With oil prices dropping, it may also deter airlines from investing additional funds into more fuel-efficient aircraft projects as oil has been one of the industry’s largest expenses. So, if the cost of fuel continues to plummet, the time it would likely take to adopt more fuel-efficient, cleaner jets is prolonged. And since air travel is expected to rebound with a vengeance after fears of the virus subside, aviation emissions will just continue to worsen, producing a major setback for hitting predetermined climate emission reduction targets.

It is more likely that businesses, including aviation, will prioritize financial recovery by the quickest means possible over continuing their prior obligations towards their sustainable endeavors. Photo by Stéphan Valentin on Unsplash

A Window Seat of Opportunity

But despite the bleak, uncertain future of the aviation industry’s recovery, we should not lose sight of our goals for environmental restoration. Seeing the short-term positive changes our environment has experienced following the reduction of our many human activities should not be taken for granted just for us to slide back into our pollutive wheelhouse.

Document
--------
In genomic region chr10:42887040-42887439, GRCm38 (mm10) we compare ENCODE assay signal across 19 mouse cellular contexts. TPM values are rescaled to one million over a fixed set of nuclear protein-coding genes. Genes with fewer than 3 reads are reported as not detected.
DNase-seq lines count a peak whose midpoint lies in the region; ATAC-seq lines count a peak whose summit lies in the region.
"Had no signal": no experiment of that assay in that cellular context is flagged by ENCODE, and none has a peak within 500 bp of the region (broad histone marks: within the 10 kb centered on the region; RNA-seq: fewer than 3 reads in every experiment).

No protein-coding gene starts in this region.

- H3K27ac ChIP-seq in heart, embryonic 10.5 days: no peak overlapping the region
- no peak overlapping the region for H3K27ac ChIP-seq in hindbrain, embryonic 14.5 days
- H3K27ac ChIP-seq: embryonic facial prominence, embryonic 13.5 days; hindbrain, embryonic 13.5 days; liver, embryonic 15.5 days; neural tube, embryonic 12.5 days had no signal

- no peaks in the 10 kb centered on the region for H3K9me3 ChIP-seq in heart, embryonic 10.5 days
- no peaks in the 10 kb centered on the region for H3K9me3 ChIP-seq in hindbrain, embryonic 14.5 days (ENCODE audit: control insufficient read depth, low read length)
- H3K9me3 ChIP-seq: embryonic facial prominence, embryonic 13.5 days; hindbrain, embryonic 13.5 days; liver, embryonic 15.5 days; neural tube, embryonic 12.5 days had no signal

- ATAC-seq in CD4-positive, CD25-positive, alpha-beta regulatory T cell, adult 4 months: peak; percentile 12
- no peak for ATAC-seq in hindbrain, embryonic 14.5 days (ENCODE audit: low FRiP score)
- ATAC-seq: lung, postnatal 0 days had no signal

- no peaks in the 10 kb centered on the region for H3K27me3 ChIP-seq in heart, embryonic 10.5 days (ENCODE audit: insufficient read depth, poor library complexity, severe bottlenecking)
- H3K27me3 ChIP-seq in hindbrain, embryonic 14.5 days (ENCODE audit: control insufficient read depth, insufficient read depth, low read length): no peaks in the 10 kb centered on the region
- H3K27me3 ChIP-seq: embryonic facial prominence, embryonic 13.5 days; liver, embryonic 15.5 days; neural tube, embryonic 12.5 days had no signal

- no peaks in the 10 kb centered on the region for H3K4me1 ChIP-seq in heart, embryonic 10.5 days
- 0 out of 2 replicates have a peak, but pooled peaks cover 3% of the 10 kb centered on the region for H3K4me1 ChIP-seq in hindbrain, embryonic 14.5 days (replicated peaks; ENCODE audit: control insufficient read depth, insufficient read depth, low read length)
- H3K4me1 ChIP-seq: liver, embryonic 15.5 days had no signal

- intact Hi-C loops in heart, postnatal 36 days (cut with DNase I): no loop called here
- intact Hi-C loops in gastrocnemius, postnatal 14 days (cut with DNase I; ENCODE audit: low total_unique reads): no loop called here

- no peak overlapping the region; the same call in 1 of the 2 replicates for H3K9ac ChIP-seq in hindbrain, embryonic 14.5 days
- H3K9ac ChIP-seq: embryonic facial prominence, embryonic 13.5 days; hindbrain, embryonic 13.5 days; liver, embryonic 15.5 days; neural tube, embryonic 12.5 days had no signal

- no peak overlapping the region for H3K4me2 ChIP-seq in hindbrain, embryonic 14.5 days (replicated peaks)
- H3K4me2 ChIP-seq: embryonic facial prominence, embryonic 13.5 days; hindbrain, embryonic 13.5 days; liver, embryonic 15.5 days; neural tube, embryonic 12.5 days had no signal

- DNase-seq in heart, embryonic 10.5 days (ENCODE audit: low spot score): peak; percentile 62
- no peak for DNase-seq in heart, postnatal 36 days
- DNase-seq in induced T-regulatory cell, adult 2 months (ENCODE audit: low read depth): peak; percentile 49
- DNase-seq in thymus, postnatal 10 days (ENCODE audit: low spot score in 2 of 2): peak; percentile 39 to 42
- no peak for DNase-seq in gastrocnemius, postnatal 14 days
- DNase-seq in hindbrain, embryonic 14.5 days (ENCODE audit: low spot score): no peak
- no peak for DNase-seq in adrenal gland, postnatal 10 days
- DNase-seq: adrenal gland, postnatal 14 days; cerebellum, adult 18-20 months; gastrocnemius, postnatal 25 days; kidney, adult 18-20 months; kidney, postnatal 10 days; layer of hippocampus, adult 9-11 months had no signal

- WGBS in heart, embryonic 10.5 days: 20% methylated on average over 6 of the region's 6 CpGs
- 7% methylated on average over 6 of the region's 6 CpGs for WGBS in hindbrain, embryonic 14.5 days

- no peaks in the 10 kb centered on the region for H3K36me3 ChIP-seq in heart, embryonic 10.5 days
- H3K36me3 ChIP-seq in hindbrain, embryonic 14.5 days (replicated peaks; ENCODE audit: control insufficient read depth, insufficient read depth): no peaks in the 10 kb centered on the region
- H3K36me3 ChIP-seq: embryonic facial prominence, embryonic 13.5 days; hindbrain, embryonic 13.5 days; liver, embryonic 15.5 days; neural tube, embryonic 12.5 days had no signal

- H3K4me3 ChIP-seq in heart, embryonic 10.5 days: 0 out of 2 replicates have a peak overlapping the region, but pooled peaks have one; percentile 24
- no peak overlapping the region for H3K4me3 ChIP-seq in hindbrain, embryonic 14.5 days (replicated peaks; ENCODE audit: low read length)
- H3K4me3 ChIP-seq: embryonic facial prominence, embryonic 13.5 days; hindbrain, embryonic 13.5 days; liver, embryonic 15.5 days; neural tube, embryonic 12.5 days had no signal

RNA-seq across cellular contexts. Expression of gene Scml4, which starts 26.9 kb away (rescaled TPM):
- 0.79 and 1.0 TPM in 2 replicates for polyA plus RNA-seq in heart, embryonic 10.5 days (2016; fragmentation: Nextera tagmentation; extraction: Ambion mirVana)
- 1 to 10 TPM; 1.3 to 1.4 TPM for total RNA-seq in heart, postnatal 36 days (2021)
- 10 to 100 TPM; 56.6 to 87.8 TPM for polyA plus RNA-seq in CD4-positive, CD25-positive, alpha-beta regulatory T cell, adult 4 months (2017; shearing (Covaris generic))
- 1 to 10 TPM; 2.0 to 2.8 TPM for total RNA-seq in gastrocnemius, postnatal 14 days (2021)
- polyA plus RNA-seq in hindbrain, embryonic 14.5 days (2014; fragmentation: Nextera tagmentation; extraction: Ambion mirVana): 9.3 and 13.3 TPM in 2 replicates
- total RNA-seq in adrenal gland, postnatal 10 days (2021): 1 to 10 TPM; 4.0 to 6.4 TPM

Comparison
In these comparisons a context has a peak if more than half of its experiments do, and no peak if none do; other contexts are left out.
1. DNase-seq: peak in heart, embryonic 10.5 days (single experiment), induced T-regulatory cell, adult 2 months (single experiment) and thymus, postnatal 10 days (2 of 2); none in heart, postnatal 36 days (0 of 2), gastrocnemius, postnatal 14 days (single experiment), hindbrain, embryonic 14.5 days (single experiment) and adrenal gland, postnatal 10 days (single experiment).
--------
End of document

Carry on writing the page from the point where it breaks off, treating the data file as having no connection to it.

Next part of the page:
In Richmond, British Columbia, a small domestic airline, Harbour Air, initiated its first all-electric test flight. Although the flight duration was only four minutes, it was a major step forward in the field of sustainable transportation, which has not seen a significant development change in 50 years. Norway has even promised all of their short-distance flights will be electrically powered by 2040.

While the idea to electrify fleets of aircraft is an ambitious one and may not be quite so promising at this time, it is important to explore its future implications and hurdle its obstacles, such as its currently limited battery capacities. Although we should keep our expectations for recovery solutions grounded and attainable, perhaps there is some middle ground between optimal financial recovery and tending to our environment.

This ZAVIT article was also published in The Jerusalem Post on 05/17/2020.